After I order coffee or food, I have a habit of Instagramming the coffee cups and receipts with my name written on them.
Or rather, what the cashier thinks is my name.
My name is Elahe Izadi, pronounced Eh-law-heh Ee-zah-dee. And I love this little exercise because it’s the perfect visual representation of my day-to-day, of walking through life surrounded by people butchering my name.
Let me be clear: I’m not grumpy about this, nor do I fault people for not being able to properly say a name the likes of which they’ve never heard -- it even looks intimidating, all those letters next to each other, arranged in a way never seen before. Hell, even I have problems pronouncing it. When asked, “How do you say your name?” sometimes I take a moment to remind myself of the exact way of saying it before I respond.
That sounds kind of insane, but there are a couple of reasons for this. I rarely hear my name pronounced correctly by others. Also, I didn’t always go by Elahe. Just like my Iranian parents gave me Elahe as a newborn, they also bestowed upon a too-young-to-decide me the nickname “Ele” (which, hilariously enough, also tripped people up since it’s pronounced “Ellie"). It was an effort at assimilation -- they likewise had taken up “American” nicknames -- and lovingly, to make life easier for me in our rural town.
While in college, I published my work under Elahe and decided that Elahe was a lady for the professional world. Soon I asked myself, why not own it fully, and make a break with Ele? There’s no need for me to assimilate; I’m fully American -- born and raised -- and Elahe is just as American of a name as Ele or Ellie or Susan or whatever else.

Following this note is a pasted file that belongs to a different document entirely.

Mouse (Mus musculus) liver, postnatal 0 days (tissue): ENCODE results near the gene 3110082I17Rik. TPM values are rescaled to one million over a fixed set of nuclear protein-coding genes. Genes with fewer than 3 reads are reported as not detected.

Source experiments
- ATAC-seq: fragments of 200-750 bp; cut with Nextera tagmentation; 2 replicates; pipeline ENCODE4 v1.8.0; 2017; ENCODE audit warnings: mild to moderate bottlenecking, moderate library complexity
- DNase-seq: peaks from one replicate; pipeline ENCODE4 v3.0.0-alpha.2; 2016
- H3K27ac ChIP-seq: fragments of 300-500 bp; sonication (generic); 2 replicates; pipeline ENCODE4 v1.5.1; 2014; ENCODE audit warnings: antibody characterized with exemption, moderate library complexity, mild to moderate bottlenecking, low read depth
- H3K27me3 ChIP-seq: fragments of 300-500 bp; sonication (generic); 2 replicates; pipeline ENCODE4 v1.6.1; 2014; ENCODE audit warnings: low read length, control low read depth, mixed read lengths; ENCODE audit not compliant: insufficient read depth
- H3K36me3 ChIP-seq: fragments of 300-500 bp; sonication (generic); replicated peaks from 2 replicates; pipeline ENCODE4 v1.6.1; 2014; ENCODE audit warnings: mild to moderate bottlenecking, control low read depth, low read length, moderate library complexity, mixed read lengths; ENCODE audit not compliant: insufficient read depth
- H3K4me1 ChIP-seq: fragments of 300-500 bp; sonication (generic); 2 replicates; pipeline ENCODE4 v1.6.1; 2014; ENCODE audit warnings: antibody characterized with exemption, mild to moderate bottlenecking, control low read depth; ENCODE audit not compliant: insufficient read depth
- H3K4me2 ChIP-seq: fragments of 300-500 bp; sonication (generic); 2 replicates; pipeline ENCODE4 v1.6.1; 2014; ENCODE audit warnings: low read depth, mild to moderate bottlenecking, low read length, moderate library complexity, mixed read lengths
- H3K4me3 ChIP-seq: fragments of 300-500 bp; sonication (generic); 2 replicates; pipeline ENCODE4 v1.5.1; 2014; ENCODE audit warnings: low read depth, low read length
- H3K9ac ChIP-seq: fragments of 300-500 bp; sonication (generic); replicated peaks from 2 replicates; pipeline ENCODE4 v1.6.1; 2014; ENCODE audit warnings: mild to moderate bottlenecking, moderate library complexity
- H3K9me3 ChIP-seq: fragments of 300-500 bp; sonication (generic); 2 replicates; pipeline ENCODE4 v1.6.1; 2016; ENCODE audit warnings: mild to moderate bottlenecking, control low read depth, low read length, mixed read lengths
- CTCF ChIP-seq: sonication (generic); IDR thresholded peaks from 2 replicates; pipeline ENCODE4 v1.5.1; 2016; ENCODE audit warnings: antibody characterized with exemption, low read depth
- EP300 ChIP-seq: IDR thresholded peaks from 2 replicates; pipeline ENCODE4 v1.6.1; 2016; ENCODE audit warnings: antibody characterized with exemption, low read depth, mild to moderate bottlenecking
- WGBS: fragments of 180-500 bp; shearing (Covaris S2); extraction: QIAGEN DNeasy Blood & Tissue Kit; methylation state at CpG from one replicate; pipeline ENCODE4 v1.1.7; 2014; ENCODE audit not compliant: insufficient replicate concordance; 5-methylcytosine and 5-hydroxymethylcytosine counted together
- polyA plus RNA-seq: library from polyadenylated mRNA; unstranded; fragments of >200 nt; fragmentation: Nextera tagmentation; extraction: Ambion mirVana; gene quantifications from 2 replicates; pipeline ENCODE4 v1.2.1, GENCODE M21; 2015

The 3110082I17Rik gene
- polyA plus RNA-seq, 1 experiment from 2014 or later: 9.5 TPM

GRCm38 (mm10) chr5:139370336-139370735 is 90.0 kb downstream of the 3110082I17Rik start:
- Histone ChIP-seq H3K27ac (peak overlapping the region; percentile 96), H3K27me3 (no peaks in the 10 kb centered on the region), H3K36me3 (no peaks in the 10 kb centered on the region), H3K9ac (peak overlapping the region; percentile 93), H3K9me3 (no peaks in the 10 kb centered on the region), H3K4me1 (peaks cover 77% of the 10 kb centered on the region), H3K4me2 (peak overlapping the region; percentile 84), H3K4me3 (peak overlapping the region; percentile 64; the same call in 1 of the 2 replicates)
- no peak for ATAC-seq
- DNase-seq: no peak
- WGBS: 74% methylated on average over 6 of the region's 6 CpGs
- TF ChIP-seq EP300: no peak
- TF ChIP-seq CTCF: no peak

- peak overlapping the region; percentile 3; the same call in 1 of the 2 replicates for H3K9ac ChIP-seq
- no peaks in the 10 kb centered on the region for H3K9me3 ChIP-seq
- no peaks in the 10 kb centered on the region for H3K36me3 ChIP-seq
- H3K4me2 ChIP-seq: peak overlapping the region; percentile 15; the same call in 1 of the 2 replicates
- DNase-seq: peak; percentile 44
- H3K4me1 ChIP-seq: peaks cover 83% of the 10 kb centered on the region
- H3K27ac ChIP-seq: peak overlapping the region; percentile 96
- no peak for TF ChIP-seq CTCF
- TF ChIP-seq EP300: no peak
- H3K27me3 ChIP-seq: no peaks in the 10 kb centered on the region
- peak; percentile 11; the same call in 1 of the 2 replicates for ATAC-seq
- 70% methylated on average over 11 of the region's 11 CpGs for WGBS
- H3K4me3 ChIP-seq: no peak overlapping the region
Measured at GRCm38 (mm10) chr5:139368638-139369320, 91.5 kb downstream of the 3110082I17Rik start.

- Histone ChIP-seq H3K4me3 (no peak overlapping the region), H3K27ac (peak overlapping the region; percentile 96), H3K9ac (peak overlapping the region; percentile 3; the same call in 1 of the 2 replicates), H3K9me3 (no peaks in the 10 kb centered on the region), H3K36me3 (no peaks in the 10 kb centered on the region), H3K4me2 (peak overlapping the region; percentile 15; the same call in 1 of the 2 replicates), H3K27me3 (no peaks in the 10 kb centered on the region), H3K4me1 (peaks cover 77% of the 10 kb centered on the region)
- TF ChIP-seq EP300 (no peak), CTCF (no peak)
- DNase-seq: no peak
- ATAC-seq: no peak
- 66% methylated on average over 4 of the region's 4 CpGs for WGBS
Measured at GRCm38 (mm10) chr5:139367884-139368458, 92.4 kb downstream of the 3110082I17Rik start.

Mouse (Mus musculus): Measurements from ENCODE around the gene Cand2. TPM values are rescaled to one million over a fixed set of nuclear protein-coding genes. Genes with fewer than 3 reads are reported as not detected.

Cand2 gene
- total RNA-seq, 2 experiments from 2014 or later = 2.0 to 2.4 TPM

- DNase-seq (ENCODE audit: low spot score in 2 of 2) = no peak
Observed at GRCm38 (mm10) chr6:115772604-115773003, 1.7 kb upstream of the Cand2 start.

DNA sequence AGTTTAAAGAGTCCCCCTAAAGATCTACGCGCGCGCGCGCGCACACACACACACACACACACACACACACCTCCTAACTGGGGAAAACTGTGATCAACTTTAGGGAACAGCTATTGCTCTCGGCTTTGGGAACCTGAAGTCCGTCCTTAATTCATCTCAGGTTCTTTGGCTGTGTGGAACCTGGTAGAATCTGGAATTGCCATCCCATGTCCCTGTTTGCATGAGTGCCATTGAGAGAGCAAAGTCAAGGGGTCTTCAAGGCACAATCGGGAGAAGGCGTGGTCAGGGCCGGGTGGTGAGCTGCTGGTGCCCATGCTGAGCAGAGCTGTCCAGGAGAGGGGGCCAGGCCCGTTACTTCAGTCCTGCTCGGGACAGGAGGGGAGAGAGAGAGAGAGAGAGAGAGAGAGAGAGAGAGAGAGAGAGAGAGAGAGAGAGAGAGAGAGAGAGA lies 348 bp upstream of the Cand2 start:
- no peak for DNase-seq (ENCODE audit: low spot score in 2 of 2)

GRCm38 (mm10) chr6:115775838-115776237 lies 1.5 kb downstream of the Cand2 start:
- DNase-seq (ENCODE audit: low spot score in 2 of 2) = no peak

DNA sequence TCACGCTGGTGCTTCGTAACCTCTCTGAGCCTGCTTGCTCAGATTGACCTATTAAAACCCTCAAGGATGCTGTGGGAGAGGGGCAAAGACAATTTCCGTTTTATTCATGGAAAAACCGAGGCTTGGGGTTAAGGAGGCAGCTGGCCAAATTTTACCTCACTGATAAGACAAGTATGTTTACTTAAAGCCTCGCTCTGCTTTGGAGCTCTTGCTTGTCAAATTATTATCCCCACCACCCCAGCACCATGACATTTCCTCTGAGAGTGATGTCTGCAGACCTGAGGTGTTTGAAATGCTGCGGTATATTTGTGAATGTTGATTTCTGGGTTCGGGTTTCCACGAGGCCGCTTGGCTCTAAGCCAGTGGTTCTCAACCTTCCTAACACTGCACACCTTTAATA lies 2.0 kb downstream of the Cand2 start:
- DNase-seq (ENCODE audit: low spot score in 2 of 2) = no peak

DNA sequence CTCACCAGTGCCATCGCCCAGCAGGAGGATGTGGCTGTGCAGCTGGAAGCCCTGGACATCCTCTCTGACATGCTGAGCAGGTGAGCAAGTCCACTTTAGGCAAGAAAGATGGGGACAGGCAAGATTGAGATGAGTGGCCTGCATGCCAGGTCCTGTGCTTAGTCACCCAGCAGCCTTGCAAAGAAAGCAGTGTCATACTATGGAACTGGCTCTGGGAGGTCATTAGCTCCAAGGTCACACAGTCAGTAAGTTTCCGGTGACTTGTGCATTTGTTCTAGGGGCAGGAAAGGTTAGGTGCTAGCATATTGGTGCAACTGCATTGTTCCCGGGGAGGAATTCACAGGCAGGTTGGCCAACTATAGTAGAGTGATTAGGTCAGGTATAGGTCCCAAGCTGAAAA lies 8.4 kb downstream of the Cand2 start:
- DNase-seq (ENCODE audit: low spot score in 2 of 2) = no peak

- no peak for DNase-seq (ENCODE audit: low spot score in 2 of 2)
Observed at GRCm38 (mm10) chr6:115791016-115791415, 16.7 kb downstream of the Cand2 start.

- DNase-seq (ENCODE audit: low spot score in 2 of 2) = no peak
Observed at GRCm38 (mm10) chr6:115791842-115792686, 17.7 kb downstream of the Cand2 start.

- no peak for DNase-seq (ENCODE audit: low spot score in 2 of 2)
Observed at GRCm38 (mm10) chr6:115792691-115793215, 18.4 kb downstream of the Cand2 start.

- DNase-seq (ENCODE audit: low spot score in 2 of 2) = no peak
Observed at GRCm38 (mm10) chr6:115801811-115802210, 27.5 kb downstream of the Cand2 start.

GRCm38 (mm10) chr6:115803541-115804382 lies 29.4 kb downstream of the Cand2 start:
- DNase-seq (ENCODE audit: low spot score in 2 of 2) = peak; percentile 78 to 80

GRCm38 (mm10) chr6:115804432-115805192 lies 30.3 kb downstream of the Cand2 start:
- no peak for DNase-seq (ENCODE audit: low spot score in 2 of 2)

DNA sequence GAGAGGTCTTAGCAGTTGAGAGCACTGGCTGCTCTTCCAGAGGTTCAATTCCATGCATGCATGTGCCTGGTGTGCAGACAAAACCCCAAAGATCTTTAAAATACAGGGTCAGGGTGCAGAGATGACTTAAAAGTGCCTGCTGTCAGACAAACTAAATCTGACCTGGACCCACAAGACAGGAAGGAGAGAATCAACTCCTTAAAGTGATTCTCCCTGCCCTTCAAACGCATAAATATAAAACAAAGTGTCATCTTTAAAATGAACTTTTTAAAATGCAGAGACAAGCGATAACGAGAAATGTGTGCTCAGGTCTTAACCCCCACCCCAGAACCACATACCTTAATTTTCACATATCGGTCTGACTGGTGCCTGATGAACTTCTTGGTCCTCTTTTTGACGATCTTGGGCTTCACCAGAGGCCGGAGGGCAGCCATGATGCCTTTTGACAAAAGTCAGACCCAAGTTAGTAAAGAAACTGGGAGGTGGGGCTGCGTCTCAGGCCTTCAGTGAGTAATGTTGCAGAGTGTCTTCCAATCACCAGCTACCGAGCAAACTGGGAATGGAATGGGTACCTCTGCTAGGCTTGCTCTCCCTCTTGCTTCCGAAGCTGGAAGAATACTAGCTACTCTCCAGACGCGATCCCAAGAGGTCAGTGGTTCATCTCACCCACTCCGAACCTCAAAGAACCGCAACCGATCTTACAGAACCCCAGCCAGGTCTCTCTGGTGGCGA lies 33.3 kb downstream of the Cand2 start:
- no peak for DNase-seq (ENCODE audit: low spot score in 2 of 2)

The process wasn’t quick. It took a few years to get my friends and family to call me some variation of Elahe, and then a few more to get them -- and myself -- to pronounce Elahe correctly.
In my line of work, I’m meeting new people often so I’m also constantly giving my name, repeating it, spelling it, repeating it again and calculating within the span of a second as to whether it’s worth correcting someone. It’s like second nature -- just like when I was a child and preemptively said my name as my teachers neared “I” when calling roll.
I’ve had few people tell me that insisting on the proper pronunciation isn’t a big deal. Sometimes even I can’t be too bothered to care. In some situations, there’s an awkward power dynamic -- what to do when you’re supposed to be showing deference to the person mispronouncing your name? Then there’s the unpleasantness of not correcting someone the first time, and then the mispronunciation sticks forever. (Try correcting someone months in with a “By the way, that’s not how my name is said.” No, thank you.)
But having your name mispronounced is a cousin of being called the wrong name altogether. It carries with it a sense that you're somehow not worthwhile enough to be bothered with. I'm thankful to have had friends and colleagues who encouraged me to realize that it's OK to insist on a correct pronunciation.
Really, no one actually wants to mispronounce a name. The onus is on me to correct a person the first time -- I’ve become quite vigilant in this respect. I also love when people ask me how to pronounce it, say it back and ask, “Am I saying it right?” It’s as if they’re throwing me a bone here -- yes, I decided to go by this difficult-to-pronounce name, but hey, we’re in this together, this business of being fully who we are and respecting others for doing the same.
As for the baristas of the world -- they can butcher Elahe all they want. In fact, I delight in it. What else would I Instagram?